Not so at Willbrook Plantation, one of more than half a dozen Dan Maples-designed courses in the Myrtle Beach area. At 428 yards from the back tee, its opening hole is the longest par 4 on the course and the number-two handicap hole. A dogleg-right that darts between majestic live oaks, it is a great barometer and potential confidence booster if one can manage to escape with a par. But even if not, players can take solace in the fact that a
bear of a hole is out of the way.
The 16 holes in between the aforementioned are pretty good, too. The fifth hole, a 383-yard par 4, is particularly attractive. The fairway runs out into water at around 100 yards from the center of the green, giving players the option to be bold in order to leave a shorter approach to an elevated, quasi-tabletop green. Cross breezes tend to complicate matters on both shots, giving the hole more teeth than it appears to have.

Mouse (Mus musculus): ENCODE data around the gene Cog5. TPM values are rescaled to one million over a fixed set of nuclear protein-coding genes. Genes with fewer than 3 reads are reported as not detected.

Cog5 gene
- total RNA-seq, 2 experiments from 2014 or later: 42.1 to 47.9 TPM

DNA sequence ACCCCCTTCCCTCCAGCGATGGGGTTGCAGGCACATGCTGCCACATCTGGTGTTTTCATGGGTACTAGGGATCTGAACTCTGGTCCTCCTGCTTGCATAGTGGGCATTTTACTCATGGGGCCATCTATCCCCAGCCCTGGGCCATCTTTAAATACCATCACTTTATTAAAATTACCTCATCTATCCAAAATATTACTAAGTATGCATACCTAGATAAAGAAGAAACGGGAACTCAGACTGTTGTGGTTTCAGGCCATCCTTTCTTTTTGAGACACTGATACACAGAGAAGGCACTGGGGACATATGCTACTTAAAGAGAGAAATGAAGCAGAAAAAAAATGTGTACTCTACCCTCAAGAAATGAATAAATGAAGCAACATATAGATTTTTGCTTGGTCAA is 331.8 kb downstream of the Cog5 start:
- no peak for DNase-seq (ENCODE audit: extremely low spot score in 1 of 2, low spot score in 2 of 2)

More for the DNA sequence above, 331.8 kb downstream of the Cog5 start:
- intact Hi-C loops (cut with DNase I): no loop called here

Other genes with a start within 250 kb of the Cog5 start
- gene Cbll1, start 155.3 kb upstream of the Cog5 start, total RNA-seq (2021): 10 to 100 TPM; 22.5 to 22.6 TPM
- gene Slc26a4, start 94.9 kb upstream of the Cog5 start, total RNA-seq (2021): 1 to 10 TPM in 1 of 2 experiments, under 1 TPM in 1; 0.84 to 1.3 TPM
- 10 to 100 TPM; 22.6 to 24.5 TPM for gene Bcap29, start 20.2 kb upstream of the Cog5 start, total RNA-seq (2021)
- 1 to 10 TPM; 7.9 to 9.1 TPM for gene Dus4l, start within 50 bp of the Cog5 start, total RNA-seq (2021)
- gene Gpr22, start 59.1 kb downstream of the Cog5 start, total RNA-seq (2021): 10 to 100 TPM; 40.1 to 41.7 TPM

The tension between risk and reward returns again at the 11th, the shortest par 4 on the course. At 336 yards from the tips, a following breeze can give free swingers a chance to drive the ball close to the green. But is it wise? The answer: it depends on the given player’s strength. Two players of similar handicap but different outlook can make birdie on the hole in their own way—one by bashing away and the other by laying up short and right of the left-hand fairway bunkers. In this way, Willbrook’s refusal to pigeonhole a given player allows it to be enjoyable by all.